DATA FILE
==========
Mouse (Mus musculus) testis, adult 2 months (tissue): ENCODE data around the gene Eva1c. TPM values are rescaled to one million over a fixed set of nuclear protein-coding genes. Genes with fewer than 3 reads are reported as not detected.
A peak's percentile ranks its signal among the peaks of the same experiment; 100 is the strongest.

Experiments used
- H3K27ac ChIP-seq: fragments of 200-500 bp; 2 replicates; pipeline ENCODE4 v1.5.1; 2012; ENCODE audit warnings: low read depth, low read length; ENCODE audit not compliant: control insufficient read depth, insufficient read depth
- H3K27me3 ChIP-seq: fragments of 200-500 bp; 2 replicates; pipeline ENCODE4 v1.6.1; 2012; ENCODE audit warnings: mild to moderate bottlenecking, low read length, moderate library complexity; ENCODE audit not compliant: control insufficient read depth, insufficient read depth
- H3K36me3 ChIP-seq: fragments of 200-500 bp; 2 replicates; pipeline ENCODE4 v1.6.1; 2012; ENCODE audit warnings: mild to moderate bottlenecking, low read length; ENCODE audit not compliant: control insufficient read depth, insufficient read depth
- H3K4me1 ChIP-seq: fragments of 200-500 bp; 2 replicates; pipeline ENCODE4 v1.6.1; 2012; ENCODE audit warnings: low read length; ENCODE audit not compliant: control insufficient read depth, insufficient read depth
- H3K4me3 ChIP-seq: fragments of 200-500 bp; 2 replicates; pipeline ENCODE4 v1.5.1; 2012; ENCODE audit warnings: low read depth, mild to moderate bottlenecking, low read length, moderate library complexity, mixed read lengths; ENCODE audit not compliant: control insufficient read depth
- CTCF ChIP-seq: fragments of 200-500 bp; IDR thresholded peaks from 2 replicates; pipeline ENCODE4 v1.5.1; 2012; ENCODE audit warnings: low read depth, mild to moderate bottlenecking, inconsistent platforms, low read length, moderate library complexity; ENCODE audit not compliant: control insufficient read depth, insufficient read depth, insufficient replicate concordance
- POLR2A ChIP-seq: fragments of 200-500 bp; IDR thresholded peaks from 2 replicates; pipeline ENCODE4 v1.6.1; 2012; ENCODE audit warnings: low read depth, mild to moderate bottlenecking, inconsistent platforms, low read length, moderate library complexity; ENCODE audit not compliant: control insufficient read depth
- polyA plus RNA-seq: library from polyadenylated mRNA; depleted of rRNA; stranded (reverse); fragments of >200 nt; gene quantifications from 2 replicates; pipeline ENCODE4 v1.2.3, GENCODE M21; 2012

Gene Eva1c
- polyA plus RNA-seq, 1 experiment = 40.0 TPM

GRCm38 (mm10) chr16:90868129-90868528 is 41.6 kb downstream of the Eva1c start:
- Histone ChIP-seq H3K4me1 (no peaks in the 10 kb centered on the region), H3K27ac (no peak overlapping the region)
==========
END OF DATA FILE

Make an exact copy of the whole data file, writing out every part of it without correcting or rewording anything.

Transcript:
Mouse (Mus musculus) testis, adult 2 months (tissue): ENCODE data around the gene Eva1c. TPM values are rescaled to one million over a fixed set of nuclear protein-coding genes. Genes with fewer than 3 reads are reported as not detected.
A peak's percentile ranks its signal among the peaks of the same experiment; 100 is the strongest.

Experiments used
- H3K27ac ChIP-seq: fragments of 200-500 bp; 2 replicates; pipeline ENCODE4 v1.5.1; 2012; ENCODE audit warnings: low read depth, low read length; ENCODE audit not compliant: control insufficient read depth, insufficient read depth
- H3K27me3 ChIP-seq: fragments of 200-500 bp; 2 replicates; pipeline ENCODE4 v1.6.1; 2012; ENCODE audit warnings: mild to moderate bottlenecking, low read length, moderate library complexity; ENCODE audit not compliant: control insufficient read depth, insufficient read depth
- H3K36me3 ChIP-seq: fragments of 200-500 bp; 2 replicates; pipeline ENCODE4 v1.6.1; 2012; ENCODE audit warnings: mild to moderate bottlenecking, low read length; ENCODE audit not compliant: control insufficient read depth, insufficient read depth
- H3K4me1 ChIP-seq: fragments of 200-500 bp; 2 replicates; pipeline ENCODE4 v1.6.1; 2012; ENCODE audit warnings: low read length; ENCODE audit not compliant: control insufficient read depth, insufficient read depth
- H3K4me3 ChIP-seq: fragments of 200-500 bp; 2 replicates; pipeline ENCODE4 v1.5.1; 2012; ENCODE audit warnings: low read depth, mild to moderate bottlenecking, low read length, moderate library complexity, mixed read lengths; ENCODE audit not compliant: control insufficient read depth
- CTCF ChIP-seq: fragments of 200-500 bp; IDR thresholded peaks from 2 replicates; pipeline ENCODE4 v1.5.1; 2012; ENCODE audit warnings: low read depth, mild to moderate bottlenecking, inconsistent platforms, low read length, moderate library complexity; ENCODE audit not compliant: control insufficient read depth, insufficient read depth, insufficient replicate concordance
- POLR2A ChIP-seq: fragments of 200-500 bp; IDR thresholded peaks from 2 replicates; pipeline ENCODE4 v1.6.1; 2012; ENCODE audit warnings: low read depth, mild to moderate bottlenecking, inconsistent platforms, low read length, moderate library complexity; ENCODE audit not compliant: control insufficient read depth
- polyA plus RNA-seq: library from polyadenylated mRNA; depleted of rRNA; stranded (reverse); fragments of >200 nt; gene quantifications from 2 replicates; pipeline ENCODE4 v1.2.3, GENCODE M21; 2012

Gene Eva1c
- polyA plus RNA-seq, 1 experiment = 40.0 TPM

GRCm38 (mm10) chr16:90868129-90868528 is 41.6 kb downstream of the Eva1c start:
- Histone ChIP-seq H3K4me1 (no peaks in the 10 kb centered on the region), H3K27ac (no peak overlapping the region)